# Let chord of contact be drawn from every point on the circle $x^2+y^2=100$ to the ellipse [CONT..]

Let chord of contact be drawn from every point on the circle $$x^2+y^2=100$$ to the ellipse $$\frac{x^2}{4}+\frac{y^2}{9}=1$$ such that all lines touch a standard ellipse. Find $$e$$ for the ellipse

Let the point $$(h,k)$$ lie on the given circle

The chord of the contact drawn to the given ellipse is

$$\frac{hx}{4}+\frac{ky}{9}-1=0$$

This line is coincident with the the tangent to the ellipse $$\frac{x^2}{a^2}+\frac{y^2}{b^2}=1$$

$$y=mx\pm \sqrt{a^2m^2+b^2}$$

Then comparing the two equations

$$m=\frac{-9h}{4k}$$

And $$\frac{81}{k^2}=a^2m^2+b^2$$

$$\frac{81}{k^2}=\frac{81a^2h^2}{16k^2}+b^2$$

$$(81)(16)=81a^2h^2+16k^2b^2$$

How do I proceed from here? Simply substituting $$h^2=100-k^2$$ doesn’t give any details for $$a$$ and $$b$$

• The cord of contact envelops solve([diff(h*x/4+sqrt(100-h^2)*y/9-1,h),h*x/4+sqrt(100-h^2)*y/9-1],[x,y]); [[x = h/25,y = (9*sqrt(100-h^2))/100]] which means the sought after ellipse is $2025x^2+400y^2-324=0,$ or $(x/(2/5))^2 +(y/(9/10))^2=1.$ Jun 1 '20 at 13:37
• @Jan-MagnusØkland I don’t mean to be rude, but I have no idea on what you just said Jun 1 '20 at 14:21
• I tend to give solutions cryptically in comments to give a taste. Do you want it written out as an answer? Jun 1 '20 at 14:24
• @Jan-MagnusØkland yes please Jun 1 '20 at 14:35
• @Aditya But this is the same as your previous question: find max and min distance from the center and $e=\sqrt{\text{max}^2-\text{min}^2}/\text{max}$. Jun 1 '20 at 15:31

According to $$\frac{hx}{4}+\frac{ky}{9}=1$$, the horizontal and vertical lines corresponding to circular points $$(h,k) = (0,10),\> (10,0)$$ are $$y= \frac9{10}$$, $$x = \frac4{10}$$. which also corresponds to the elliptical axes $$a= \frac4{10}$$ and $$b= \frac9{10}$$. Thus, the equation of the standard ellipse is $$\frac{x^2}{(\frac4{10})^2}+\frac{y^2}{(\frac9{10})^2}=1$$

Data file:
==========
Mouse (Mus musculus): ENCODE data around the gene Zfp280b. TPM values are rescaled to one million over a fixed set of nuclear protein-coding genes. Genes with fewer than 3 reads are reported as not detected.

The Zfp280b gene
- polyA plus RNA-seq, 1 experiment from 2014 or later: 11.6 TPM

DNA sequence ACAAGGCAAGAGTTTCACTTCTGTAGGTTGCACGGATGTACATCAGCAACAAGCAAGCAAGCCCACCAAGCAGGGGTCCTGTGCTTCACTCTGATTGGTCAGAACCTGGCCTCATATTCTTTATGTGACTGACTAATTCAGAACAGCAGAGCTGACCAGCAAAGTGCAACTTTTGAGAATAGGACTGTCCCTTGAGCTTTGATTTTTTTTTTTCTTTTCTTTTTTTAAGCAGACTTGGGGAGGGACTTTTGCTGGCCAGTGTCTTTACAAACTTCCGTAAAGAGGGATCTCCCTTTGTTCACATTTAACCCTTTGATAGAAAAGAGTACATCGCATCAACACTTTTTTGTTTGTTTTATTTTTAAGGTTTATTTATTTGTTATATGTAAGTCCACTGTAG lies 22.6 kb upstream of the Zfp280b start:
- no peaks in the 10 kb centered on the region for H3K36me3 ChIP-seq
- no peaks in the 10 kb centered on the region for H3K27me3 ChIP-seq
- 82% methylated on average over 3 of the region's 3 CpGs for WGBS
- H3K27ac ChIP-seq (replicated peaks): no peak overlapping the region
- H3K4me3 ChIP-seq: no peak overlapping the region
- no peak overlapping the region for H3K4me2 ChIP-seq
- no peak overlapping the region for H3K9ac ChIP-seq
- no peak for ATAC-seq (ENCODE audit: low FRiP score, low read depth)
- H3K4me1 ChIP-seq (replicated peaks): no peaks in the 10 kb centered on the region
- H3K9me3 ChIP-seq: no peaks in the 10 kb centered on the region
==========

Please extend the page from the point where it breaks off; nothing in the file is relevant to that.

• I thought it was presumed that $a>b$ for standard ellipse, but I was wrong I guess. Jun 2 '20 at 6:48
• That’s actually a really elegant way of solving it. Just out of curiosity, is this the standard approach or is there another ‘caveman’ like method of solving it? Jun 2 '20 at 14:53
• @Aditya - this is a shortcut given that the elliptical shape is known. Otherwise, the shape has be to discovered with more in involved method Jun 3 '20 at 1:44

What you are looking for is the curve that the chord of contact envelops. You can find (one half of) the solution ellipse by letting $$k=\sqrt{100-h^2}$$ and substituting into the chord of contact $$\frac{hx}{4}+\frac{ky}{9}-1=0.$$ The curve the family of lines $$\frac{hx}{4}+\frac{\sqrt{100-h^2}y}{9}-1=0$$ envelops can be found by the method in the wikipedia link above. In maxima CAS

eq1:h*x/4+sqrt(100-h^2)*y/9-1;
solve([diff(eq1,h),eq1],[x,y]);
[[x = h/25,y = (9*sqrt(100-h^2))/100]]


The answer is the parametrized curve

$$(x(h),y(h))=(\frac{h}{25}, \frac{9\sqrt{100-h^2}}{100}).$$

Implicitizing by putting $$h=25x$$ into $$y^2=\frac{81(100-h^2)}{100^2}$$ you get $$2025x^2+400y^2-324=0,$$ when you factor out a $$5^2.$$ This is $$(x/(2/5))^2 +(y/(9/10))^2=1$$ in the standard form.

Now to answer the question an ellipse with semi-axes $$\frac9{10},\frac25$$ has eccentricity $$\sqrt{1-b^2/a^2}=\sqrt{1-\frac{4/25}{81/100}}=\sqrt{65}/9.$$

• The special condition was that the question has to be solved without differentiation, since that portion is a little beyond my scope. Can this be solved without derivatives, or is it required? Jun 1 '20 at 15:03
• Tag the question algebra-precalculus then. Jun 1 '20 at 15:04
• Thanks, I will keep that in mind. But can this be solved without calculus? Jun 1 '20 at 15:07

Apply the same method that I did in this answer to a previous question of yours.

Using the usual parameterization of a circle, we get the one-parameter family of polar lines $$\frac52x\cos t+\frac{10}9y\sin t-1=0.$$ Equate coefficients with the generic line $$\lambda x+\mu y+\tau=0$$ and eliminate $$t$$ to obtain $$\frac4{25}\lambda^2+\frac{81}{100}\mu^2-\tau^2=0.$$ This conic is dual to $$\frac{25}4x^2+\frac{100}{81}y^2=1.$$